Rational Fitness

Are you ever driving along on a 100-degree day, or on a bitter – 10-degree day, and you see someone running, but they don’t look happy at all? Instead, they look like they’d rather be doing anything else, but a voice inside their head has apparently told them that if they don’t keep running, they will immediately die? So, run they do, as if against their own will. I see these people all of the time, and while a tiny part of me is inspired by their willingness to miserably soldier on, a more significant part of me is screaming, “WTF, WTF, WTF?”

I exercised pretty much only to lose weight for years. That was before the spinal meltdown that resulted in my having three discs become herniated and desiccated, and developing osteoarthritis at the age of 25. It was also before the osteopenia diagnosis at the age of 30. Nowadays, if I miss more than two days of exercise in a row, I feel it in all of my muscles and all of my bones. Also, I get pissy, and I already seem to have an increased capacity for pissiness compared to the average person, so this is a terrible thing.

There are very specific types of activity that I can do and steadfast rules about what I can’t do. Besides the physical therapist and the physical medicine doctor who got me back to living during a very depressing and physically painful time in my life, I owe a lot to Ellen Barrett, who teaches a method of exercise that incorporates yoga and pilates with low-impact cardio. And from Ellen Barrett, I graduated to Barre, some yoga, and some other types of high intensity, low impact cardio.  So, that’s how I got my body moving again.

Did it hurt at the beginning? I won’t lie, the first time that I exercised, my back went out for several days, and it was a full month before I even attempted it again. The truth is, though, that it quickly became evident that any residual pain from exercising was nothing compared to the pain caused by immobility. It’s been almost six years now, and I can honestly say that I exercise 5-7 times a week and have for pretty much six years straight. What makes me get up at 5:30 in the morning on weekdays, drink a cup of coffee, and get to it? Besides the fact that I know what happens if I don’t work out all too well, it’s because I genuinely enjoy the exercise that I choose to do.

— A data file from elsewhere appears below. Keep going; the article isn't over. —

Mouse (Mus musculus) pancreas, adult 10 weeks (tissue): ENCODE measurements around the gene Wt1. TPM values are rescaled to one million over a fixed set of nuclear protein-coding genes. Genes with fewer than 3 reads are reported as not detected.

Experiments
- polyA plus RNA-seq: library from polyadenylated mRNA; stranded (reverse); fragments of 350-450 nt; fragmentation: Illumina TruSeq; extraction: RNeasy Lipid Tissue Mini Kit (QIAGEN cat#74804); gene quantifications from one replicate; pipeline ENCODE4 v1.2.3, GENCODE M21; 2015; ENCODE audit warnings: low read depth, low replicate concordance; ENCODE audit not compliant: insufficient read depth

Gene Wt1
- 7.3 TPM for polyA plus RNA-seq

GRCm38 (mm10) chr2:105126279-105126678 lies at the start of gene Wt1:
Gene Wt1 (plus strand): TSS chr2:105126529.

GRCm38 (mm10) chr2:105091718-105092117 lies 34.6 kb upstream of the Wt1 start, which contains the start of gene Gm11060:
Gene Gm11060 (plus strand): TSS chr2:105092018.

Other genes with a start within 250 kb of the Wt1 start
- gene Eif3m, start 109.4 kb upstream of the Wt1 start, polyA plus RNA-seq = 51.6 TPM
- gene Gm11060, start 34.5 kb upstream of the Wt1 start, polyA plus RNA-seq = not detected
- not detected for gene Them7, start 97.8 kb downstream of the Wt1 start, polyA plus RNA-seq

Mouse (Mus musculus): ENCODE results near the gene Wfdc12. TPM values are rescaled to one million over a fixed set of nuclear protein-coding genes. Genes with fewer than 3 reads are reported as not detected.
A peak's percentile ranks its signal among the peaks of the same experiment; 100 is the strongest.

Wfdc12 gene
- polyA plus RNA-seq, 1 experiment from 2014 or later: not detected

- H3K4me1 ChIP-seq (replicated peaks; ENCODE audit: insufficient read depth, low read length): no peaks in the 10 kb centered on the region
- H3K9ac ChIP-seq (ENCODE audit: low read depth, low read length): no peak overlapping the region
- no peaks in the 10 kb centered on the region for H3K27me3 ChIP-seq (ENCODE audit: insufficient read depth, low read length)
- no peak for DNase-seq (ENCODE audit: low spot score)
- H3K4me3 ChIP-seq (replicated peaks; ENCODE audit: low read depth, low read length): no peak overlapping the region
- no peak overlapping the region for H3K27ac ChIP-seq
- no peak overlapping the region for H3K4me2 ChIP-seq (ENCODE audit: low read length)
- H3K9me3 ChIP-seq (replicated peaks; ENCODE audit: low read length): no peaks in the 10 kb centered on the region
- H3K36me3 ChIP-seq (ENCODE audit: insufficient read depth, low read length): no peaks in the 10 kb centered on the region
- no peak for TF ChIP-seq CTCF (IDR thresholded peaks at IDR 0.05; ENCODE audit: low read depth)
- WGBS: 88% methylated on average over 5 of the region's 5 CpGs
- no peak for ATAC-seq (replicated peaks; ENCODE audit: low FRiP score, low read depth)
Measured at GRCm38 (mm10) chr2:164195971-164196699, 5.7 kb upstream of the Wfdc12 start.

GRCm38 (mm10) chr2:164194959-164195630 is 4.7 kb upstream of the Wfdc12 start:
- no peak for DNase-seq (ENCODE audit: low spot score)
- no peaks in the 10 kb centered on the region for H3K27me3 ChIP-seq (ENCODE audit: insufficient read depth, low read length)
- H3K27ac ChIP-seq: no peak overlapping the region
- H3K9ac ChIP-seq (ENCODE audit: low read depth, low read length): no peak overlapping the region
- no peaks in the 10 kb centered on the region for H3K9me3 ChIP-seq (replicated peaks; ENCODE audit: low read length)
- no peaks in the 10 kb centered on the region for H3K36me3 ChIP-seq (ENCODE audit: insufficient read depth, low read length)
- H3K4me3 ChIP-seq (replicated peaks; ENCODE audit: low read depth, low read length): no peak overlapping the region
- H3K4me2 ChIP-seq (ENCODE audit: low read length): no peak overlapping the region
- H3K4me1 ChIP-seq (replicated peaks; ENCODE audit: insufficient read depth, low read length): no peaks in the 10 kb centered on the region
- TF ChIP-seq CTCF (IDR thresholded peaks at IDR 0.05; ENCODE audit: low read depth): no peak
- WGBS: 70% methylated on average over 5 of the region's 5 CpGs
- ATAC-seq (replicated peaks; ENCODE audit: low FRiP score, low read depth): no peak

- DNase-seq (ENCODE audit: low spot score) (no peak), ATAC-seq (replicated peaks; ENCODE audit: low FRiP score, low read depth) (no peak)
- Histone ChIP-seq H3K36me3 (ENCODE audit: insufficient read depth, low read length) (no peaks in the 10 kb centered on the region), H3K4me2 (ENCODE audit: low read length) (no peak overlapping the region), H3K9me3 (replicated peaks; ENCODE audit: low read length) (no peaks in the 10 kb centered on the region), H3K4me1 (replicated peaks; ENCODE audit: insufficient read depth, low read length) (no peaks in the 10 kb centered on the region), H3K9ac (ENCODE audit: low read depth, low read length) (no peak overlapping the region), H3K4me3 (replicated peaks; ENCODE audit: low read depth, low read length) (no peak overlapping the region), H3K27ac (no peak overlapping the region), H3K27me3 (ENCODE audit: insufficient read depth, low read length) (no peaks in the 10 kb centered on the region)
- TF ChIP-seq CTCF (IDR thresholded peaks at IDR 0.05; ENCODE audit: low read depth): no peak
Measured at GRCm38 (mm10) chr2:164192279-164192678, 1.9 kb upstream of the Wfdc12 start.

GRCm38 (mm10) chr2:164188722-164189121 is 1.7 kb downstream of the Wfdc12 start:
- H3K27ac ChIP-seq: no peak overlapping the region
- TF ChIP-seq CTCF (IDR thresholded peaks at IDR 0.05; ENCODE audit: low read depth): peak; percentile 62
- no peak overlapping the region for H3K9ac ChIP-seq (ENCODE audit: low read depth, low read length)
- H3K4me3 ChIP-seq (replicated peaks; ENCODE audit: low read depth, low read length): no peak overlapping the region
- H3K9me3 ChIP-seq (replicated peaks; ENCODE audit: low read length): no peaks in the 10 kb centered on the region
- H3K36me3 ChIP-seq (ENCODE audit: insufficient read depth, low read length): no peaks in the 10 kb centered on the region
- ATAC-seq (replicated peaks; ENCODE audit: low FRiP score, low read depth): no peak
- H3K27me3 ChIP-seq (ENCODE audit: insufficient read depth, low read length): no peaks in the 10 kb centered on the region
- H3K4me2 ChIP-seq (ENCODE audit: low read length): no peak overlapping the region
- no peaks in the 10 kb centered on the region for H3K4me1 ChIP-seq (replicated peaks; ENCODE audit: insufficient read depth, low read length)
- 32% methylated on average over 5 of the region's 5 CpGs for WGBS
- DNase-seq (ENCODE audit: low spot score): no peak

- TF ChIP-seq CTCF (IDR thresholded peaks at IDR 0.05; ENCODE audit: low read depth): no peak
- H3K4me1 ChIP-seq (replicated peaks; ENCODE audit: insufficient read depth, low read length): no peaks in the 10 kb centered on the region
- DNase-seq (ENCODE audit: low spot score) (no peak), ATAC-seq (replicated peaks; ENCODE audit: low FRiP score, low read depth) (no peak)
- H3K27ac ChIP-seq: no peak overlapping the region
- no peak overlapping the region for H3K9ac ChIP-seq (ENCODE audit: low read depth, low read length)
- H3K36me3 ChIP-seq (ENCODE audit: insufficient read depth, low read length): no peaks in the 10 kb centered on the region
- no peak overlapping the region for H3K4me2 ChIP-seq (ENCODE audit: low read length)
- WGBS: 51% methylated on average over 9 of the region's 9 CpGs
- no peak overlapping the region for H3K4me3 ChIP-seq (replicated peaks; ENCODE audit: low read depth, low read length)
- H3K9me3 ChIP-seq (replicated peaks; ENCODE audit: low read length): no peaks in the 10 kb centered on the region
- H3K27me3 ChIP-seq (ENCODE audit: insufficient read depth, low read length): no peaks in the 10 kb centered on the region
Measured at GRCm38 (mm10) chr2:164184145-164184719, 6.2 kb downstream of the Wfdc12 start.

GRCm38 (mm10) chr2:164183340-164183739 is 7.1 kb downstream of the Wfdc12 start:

It’s not about what’s popular to do, or what workouts celebrities are doing, or how much I spent on my workout wardrobe. Because, really, I just don’t care. It’s about what will get my day started in a way that makes me more physically and mentally ready to cope with whatever the rest of the day will bring.

The hardest thing for me is to continue to be mindful of my limitations while my level of fitness continues to improve. Sometimes I feel as if I could do more than what my body allows me to do, and I have done some things that I know I shouldn’t be doing. At the moment I somehow believe that I’m going to get away with – recently, jump squats got me. I know I’m not supposed to jump much, but I felt like my body could handle a little more intensity, and from an aerobic standpoint, it could handle more. My back did not agree with my heart’s assessment, however. My back could not handle more, and it let me know so in no uncertain terms.

This whole notion of exercising to feel good actually has a name these days – “rational fitness.” Rational fitness was a term first used in a viral Refinery29 blog post written by Kelsey Miller in July of 2016.

The basic tenants of rational fitness:

  • The focus isn’t on how many calories you burn.
  • You don’t force yourself to exercise more than you want to or that is good for you
  • You work physical activity into your everyday routine – in other words, you move more throughout the day, instead of putting forth effort only at the gym.
  • You don’t do workouts or exercises that don’t feel good. You don’t care what activities are most “trendy” right now.
  • You know that you can’t judge a person’s level of fitness by looking at them.
  • You don’t waste time comparing yourself to others or criticizing others workouts or personal goals.
  • You don’t exercise because of shame or guilt.

While no one would agree that damaging your body by pushing yourself harder and faster than you should is a good thing. To improve your level of fitness in a meaningful way, there will be times when you are sore or that you exercise even though you’d rather sit on the couch and watch your favorite show. Moderation can be an awfully hard concept to make sense of in a world that seems to focus on extremes, but surely it’s possible to strike a balance.